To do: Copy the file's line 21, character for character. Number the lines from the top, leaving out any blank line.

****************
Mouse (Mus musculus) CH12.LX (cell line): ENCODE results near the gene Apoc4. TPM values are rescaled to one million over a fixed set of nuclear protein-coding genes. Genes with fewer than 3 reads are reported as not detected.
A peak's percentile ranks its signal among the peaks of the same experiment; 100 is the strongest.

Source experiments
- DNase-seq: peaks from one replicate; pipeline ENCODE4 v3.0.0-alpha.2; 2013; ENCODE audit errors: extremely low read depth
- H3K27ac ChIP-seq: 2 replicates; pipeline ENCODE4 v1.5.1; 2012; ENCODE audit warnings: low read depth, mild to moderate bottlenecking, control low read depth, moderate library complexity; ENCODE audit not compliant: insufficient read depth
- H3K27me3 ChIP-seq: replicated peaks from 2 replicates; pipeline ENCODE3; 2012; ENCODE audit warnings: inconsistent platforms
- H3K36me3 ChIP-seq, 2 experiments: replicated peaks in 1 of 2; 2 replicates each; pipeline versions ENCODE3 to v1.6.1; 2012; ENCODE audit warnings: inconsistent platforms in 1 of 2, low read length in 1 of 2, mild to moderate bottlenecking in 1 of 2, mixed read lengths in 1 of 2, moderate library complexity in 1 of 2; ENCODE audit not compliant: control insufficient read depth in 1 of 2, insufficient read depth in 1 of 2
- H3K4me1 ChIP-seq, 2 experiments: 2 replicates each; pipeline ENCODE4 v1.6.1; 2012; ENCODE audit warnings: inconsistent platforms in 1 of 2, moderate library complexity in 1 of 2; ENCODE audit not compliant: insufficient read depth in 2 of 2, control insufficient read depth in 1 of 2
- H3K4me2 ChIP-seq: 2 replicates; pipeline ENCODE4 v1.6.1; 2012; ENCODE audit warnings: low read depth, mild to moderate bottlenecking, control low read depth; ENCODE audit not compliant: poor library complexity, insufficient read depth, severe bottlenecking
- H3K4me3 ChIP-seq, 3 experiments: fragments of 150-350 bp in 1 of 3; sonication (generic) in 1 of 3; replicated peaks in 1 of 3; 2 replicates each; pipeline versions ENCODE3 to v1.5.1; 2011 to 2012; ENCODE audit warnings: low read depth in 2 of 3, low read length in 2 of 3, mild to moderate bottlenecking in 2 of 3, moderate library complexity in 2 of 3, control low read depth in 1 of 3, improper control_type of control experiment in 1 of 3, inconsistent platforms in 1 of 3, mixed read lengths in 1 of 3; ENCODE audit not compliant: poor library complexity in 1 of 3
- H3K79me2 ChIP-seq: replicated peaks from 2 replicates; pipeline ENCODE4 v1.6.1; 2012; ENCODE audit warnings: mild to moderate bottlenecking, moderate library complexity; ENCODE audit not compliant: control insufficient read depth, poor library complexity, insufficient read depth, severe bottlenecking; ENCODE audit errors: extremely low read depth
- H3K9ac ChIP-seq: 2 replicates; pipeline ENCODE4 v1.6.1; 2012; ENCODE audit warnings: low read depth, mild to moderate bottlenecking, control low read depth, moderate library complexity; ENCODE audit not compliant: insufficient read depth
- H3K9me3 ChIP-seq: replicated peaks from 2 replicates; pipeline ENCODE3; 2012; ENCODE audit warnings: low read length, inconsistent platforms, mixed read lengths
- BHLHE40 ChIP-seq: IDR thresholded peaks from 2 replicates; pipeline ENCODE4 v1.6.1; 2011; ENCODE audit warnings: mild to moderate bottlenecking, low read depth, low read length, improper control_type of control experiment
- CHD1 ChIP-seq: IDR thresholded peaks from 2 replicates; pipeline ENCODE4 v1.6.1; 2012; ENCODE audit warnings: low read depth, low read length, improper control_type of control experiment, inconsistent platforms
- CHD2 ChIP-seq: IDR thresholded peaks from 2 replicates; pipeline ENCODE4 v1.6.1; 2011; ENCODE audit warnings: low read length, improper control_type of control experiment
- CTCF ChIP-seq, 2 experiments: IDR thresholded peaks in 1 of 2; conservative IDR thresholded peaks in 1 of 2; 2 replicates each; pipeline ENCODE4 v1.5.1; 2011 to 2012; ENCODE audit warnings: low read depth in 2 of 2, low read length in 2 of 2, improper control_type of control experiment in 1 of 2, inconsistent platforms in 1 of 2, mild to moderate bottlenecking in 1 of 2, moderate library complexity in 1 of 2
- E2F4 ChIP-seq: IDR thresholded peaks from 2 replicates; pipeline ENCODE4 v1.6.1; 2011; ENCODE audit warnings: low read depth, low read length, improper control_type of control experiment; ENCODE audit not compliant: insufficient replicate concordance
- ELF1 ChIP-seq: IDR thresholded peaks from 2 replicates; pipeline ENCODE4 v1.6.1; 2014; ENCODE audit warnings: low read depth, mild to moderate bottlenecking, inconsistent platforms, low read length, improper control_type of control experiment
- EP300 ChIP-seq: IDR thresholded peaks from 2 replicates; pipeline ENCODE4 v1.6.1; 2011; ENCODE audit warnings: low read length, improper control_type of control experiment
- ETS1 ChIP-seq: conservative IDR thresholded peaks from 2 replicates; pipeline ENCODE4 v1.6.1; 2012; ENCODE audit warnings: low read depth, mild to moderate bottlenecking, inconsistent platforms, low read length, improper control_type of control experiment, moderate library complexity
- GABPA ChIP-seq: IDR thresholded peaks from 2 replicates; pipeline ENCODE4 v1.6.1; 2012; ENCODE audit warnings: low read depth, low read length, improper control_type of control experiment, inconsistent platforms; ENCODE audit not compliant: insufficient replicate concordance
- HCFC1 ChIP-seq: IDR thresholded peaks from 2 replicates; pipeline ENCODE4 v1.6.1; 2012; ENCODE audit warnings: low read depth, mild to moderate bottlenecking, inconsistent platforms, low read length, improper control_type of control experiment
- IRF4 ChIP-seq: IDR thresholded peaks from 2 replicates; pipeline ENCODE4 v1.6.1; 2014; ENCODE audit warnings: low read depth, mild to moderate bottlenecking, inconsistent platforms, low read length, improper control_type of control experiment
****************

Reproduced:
- ETS1 ChIP-seq: conservative IDR thresholded peaks from 2 replicates; pipeline ENCODE4 v1.6.1; 2012; ENCODE audit warnings: low read depth, mild to moderate bottlenecking, inconsistent platforms, low read length, improper control_type of control experiment, moderate library complexity